The distribution of population-weighted country-average PM2.5 concentrations and PAFs are displayed in Figure 3. The country average PM2.5 concentrations ranged from 2–70 μg/m3 for 2005 (Figure 3A), whereas the country-level PAFs were < 0.4 for ALRI, IHD, and stroke and < 0.25 for LC and 0.2 for COPD (Figure 3B).

Figure 3 - A) Density plot of population weighted country PM2.5. B) Five density plots of population weighted country PAFs for ALRI, COPD, IHD, lung cancer, and stroke, respectively. Details in legend.Figure 3 – Density plots of country-specific, population-weighted PM2.5 concentrations (μg/m3) (A) and PAFs (B) by risk model and health outcome. Dashed lines represent smooth fit of density function.

View larger image (TIF File)

Plots similar to Figures 1 and 2 are displayed for the other seven model forms examined in Supplemental Material, Figures S1–S14 for both the four causes of death (Figures S1–S7) and ALRI (Figures S8–S14). In addition, both the AICs and BICs are given in Supplemental Material, Table S2, for all eight models and five outcomes. The IER model was a better predictor of the type-specific RRs than the other seven models examined for ALRI and three of the four causes of death. For COPD mortality, the Power model provided a better fit than the IER model on the basis of lower AIC and BIC values (see Supplemental Material, Table S2). This was likely due to the better prediction of the HAP RR, for which the IER model clearly underestimated the RR. Graphical comparisons of the predicted values to the type-specific RRs in Supplemental Material, Figures S1–S14, verify the conclusions drawn from the AIC/BIC results.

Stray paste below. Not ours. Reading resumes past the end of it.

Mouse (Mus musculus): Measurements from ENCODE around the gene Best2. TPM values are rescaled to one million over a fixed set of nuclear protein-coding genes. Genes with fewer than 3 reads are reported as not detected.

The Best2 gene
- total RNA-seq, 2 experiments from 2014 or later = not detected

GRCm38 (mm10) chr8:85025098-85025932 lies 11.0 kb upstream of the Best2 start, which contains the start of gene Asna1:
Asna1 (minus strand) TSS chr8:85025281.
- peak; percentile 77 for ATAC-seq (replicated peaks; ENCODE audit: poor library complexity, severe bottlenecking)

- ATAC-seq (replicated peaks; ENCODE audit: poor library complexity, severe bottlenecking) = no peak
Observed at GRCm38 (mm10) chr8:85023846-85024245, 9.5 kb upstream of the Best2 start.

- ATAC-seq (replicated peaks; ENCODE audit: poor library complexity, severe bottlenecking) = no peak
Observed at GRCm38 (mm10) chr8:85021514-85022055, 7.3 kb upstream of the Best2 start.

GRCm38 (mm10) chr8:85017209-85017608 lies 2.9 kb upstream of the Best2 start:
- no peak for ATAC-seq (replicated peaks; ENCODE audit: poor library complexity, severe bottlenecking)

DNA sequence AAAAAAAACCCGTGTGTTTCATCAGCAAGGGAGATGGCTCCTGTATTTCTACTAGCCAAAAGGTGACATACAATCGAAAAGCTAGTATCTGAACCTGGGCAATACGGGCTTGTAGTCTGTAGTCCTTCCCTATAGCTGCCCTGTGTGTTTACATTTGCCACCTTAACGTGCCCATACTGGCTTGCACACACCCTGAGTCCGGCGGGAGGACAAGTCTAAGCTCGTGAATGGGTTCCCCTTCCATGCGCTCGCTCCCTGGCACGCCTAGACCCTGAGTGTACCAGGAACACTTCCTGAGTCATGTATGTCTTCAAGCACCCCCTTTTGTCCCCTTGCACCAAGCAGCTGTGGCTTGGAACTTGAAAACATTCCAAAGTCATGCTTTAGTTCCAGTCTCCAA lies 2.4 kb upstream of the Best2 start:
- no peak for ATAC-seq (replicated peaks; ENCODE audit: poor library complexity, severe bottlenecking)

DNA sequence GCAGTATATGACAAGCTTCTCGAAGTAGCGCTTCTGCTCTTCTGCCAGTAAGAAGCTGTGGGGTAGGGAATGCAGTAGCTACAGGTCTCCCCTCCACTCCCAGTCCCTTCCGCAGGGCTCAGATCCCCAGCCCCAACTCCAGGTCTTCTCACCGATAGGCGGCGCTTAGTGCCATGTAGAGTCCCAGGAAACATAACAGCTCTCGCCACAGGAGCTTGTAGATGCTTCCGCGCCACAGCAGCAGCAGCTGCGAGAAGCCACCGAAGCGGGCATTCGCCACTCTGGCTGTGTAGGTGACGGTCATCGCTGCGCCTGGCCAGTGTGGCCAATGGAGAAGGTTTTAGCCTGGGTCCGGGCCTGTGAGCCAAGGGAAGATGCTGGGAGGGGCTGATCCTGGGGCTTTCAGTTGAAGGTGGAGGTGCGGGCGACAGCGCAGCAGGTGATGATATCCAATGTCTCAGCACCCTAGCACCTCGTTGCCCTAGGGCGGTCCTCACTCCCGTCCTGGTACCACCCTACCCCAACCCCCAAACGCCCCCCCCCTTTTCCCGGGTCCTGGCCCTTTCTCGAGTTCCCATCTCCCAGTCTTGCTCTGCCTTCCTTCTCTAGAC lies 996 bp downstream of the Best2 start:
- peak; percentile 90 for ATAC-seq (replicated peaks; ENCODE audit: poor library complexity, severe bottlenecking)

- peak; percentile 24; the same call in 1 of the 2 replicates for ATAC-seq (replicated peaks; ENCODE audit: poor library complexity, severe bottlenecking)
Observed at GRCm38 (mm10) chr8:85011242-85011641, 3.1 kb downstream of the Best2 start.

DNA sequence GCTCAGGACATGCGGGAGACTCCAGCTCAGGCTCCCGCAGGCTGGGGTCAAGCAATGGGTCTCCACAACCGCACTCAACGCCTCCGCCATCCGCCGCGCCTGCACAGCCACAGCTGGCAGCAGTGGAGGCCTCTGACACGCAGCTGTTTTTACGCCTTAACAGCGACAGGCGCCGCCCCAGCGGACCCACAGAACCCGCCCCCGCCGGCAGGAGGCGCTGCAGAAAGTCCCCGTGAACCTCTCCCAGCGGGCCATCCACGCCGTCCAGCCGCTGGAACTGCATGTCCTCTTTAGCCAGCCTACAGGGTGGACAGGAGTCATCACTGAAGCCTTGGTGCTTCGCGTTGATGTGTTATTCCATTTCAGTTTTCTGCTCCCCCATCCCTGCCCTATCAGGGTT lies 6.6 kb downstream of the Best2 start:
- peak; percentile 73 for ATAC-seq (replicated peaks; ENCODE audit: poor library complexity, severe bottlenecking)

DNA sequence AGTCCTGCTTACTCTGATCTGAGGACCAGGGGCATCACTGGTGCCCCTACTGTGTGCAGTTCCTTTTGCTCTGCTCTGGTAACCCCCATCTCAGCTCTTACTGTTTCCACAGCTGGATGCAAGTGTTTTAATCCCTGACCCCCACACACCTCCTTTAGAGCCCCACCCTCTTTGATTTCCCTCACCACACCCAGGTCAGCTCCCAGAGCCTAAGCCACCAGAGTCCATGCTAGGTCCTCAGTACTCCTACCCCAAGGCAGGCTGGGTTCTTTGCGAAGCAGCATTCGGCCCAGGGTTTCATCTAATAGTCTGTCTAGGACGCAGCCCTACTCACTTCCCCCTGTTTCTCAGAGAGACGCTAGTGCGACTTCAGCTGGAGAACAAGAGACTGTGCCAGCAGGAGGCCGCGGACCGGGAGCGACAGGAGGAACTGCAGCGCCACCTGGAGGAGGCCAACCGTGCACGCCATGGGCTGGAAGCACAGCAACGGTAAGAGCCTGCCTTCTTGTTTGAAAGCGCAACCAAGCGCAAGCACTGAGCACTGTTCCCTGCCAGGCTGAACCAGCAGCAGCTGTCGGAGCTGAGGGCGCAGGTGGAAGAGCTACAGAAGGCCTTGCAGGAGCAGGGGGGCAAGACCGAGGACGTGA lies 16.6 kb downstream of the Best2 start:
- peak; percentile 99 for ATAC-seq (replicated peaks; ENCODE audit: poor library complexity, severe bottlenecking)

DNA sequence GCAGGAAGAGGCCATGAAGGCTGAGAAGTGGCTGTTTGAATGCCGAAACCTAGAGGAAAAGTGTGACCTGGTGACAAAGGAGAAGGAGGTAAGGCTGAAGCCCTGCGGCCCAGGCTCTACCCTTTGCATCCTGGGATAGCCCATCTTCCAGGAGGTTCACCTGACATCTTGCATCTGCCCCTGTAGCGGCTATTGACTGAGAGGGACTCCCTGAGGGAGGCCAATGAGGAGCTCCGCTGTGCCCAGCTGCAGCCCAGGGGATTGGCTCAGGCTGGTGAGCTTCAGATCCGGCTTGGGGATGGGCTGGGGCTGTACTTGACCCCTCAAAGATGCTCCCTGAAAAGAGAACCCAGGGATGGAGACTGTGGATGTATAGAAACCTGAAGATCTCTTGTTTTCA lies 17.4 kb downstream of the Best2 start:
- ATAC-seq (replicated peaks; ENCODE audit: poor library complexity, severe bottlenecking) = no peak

Discussion

Exposure to PM2.5 in ambient air has been linked to an increased risk of death from chronic cardiovascular and respiratory disease and LC in cohort studies in the United States and Europe (Chen et al. 2008; U.S. EPA 2009). Unfortunately, few long-term cohort studies have been reported for these diseases in other regions such as East and South Asia and the Middle East, where ambient exposures are much higher and where the relative contribution of specific sources of air pollution differ from those in North America and Europe (Brauer et al. 2012; Heath Effects Institute 2010).

To derive the shape of the exposure–response curve at higher ambient concentrations, we incorporated information on risk due to exposure to SHS, HAP, and AS in order to extend the risk estimates to higher exposures. The IER model combines information on mortality RR from separate types of combustion, unified by equating the delivered dose from all types in terms of equivalent ambient PM2.5 exposures. Although we assumed that the toxicity of PM2.5 exposure, as characterized by RR, changes with the magnitude of exposure, we also assumed that at any fixed exposure level, toxicity is roughly equivalent among all types and temporal patterns of PM2.5 exposure. These are important assumptions because estimated PM2.5 exposure throughout the world, whether from ambient origin or household indoor combustion, has not been differentiated by the components or sources of fine particulate matter.